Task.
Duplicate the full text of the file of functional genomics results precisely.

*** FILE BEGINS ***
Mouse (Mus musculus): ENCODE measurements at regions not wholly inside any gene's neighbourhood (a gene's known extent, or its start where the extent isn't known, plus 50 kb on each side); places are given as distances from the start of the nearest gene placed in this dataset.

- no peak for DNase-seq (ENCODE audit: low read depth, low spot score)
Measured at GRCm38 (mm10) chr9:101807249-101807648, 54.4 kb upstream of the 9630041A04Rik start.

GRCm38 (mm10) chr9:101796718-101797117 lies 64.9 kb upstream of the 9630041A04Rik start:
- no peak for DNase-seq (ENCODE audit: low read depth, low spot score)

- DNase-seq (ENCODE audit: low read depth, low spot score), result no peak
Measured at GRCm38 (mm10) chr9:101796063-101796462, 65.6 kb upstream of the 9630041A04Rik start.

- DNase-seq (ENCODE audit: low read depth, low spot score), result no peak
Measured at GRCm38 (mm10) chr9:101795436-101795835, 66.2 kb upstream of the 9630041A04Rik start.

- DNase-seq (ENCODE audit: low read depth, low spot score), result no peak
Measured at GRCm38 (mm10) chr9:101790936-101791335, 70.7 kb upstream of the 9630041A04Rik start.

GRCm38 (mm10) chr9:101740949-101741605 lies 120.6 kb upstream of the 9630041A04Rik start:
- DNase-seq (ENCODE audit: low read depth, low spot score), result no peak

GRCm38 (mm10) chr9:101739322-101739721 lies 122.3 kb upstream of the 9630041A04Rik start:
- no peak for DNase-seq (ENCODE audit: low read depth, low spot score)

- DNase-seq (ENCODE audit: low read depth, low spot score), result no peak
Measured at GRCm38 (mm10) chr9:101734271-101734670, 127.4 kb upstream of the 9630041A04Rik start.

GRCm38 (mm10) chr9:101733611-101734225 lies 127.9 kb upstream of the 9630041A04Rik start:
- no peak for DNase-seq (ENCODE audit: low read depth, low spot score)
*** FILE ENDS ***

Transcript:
Mouse (Mus musculus): ENCODE measurements at regions not wholly inside any gene's neighbourhood (a gene's known extent, or its start where the extent isn't known, plus 50 kb on each side); places are given as distances from the start of the nearest gene placed in this dataset.

- no peak for DNase-seq (ENCODE audit: low read depth, low spot score)
Measured at GRCm38 (mm10) chr9:101807249-101807648, 54.4 kb upstream of the 9630041A04Rik start.

GRCm38 (mm10) chr9:101796718-101797117 lies 64.9 kb upstream of the 9630041A04Rik start:
- no peak for DNase-seq (ENCODE audit: low read depth, low spot score)

- DNase-seq (ENCODE audit: low read depth, low spot score), result no peak
Measured at GRCm38 (mm10) chr9:101796063-101796462, 65.6 kb upstream of the 9630041A04Rik start.

- DNase-seq (ENCODE audit: low read depth, low spot score), result no peak
Measured at GRCm38 (mm10) chr9:101795436-101795835, 66.2 kb upstream of the 9630041A04Rik start.

- DNase-seq (ENCODE audit: low read depth, low spot score), result no peak
Measured at GRCm38 (mm10) chr9:101790936-101791335, 70.7 kb upstream of the 9630041A04Rik start.

GRCm38 (mm10) chr9:101740949-101741605 lies 120.6 kb upstream of the 9630041A04Rik start:
- DNase-seq (ENCODE audit: low read depth, low spot score), result no peak

GRCm38 (mm10) chr9:101739322-101739721 lies 122.3 kb upstream of the 9630041A04Rik start:
- no peak for DNase-seq (ENCODE audit: low read depth, low spot score)

- DNase-seq (ENCODE audit: low read depth, low spot score), result no peak
Measured at GRCm38 (mm10) chr9:101734271-101734670, 127.4 kb upstream of the 9630041A04Rik start.

GRCm38 (mm10) chr9:101733611-101734225 lies 127.9 kb upstream of the 9630041A04Rik start:
- no peak for DNase-seq (ENCODE audit: low read depth, low spot score)